“The Opposition Leader needs to recalibrate his campaigning style to counter Rudd, who is nothing if not a brilliant campaigner. Lousy at governing, Labor will worry about that other Rudd later. Abbott needs to counter the fake Rudd by being the real Abbott. When announcing policies, let voters see him smile and joke, speak normally and warmly … Even if it means taking a few risks, making a few mistakes, the real Abbott beats the robotic man of the past few months.”
And so to the scoreboard …
Campaign listening: ABC 891 Adelaide. They bill this station’s breakfast pair of Matthew Abraham and David Bevan as “the perfect breakfast blend” and to my ear this morning they were pretty close to just that: an interesting mixture of light-hearted banter with serious commentary and questioning. Local, national and international stories got this entertaining treatment with the presence of Abbott in their home town providing scope for them to demonstrate all three.
The newspaper previews of today’s planned company tax cuts were a godsend for the pair when they interviewed the visiting Opposition Leader. After listening with a polite chuckle or two to the repetition of the Abbott mantra that ends with stop the boats it was on with pressing issues to find out how much of the promised $5 billion being given by a 1.5 percentage point tax cut would be taken back by the country’s largest companies having to pay an extra 1.5 percentage points in tax to cover costs of the planned maternity leave scheme. Answering that question was not on the Abbott agenda, which left him sounding somewhat defensive as he preferred to use Julia Gillard as a third-party endorsement. In her words that he repeated a couple of times, “if you are against a company tax cut you are against j0bs”.
From the serious it was on to the not-so-serious as Messrs Abraham and Bevan explored what the Opposition Leader thought about the involvement of his Liberal Party staffers in the promotion of this story:
It was a case of don’t ask me, ask them before he was pressed to declare that posting video of a Rudd press conference is hardly a hanging offence. All very friendly and polite really, but who wants aggro with their breakfast? And there was an even-handedness about dealing with the question of politician’s staff as the case of the misleading tweet from the Labor camp about the whereabouts of the Liberal member for Boothby was pursued — apparently for the second day in a row.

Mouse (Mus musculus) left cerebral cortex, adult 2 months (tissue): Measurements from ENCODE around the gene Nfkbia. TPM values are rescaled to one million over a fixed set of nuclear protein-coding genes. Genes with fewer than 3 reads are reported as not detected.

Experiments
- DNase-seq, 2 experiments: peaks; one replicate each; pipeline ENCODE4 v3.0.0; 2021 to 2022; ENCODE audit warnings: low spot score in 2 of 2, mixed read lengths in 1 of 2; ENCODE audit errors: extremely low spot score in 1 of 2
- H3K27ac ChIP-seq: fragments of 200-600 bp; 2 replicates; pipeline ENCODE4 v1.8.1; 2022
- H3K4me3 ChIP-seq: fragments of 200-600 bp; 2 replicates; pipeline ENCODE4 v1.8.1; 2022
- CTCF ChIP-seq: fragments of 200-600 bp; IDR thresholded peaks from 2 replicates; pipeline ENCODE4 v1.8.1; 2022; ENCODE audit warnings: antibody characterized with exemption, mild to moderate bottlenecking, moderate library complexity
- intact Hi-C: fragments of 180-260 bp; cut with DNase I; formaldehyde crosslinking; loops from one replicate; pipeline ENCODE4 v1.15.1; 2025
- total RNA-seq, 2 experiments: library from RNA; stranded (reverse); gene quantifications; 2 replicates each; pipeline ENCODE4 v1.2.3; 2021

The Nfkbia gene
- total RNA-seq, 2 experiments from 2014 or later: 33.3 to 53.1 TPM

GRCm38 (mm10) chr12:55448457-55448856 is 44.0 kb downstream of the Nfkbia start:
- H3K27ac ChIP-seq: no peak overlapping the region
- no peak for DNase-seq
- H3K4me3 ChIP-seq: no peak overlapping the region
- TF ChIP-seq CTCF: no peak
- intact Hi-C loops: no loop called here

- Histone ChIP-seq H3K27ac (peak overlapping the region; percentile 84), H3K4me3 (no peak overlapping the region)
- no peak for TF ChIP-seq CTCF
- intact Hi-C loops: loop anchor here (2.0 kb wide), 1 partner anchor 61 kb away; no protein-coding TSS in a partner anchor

To round out the program another dash of politics featuring Labor’s Mark Butler and Chris Pyne from the Liberals in a regular weekly stop discussing issues of the day. Predictable point scoring it might have been but conducted without that annoying talking over the top of each other that mars so much of what passes for political debate on radio.
Other views: blogs and tweets of note. A selection of views from the blogs, social media, comments on Crikey stories and letters to the editor. From the Sydney Morning Herald:
From Sydney’s Daily Telegraph:
A tweet by Stephen Koukoulas (@TheKouk):
“If there is a budget ’emergency’ and a debt ‘crisis’, giving unfunded tax cuts is the height or recklessness. No?”
From the blog Harry Clarke:
“Overseas economic experts are often amazed at the pessimism that Australians express towards their economy. Part of the story is our national affection for some drama. Partly it is just the lunacy of the far right in trying to exaggerate the perils our economy faces to advance their political and Newscorp-style journalistic objectives.”
From the blog of Robert B, Reich, Chancellor’s Professor of Public Policy at the University of California at Berkeley: “The Three Biggest Lies about Why Corporate Taxes Should Be Lowered“.
The Crikey Daily indicator. Labor 21.8%, Coalition 78.2%. Labor up 0.2 points on the day.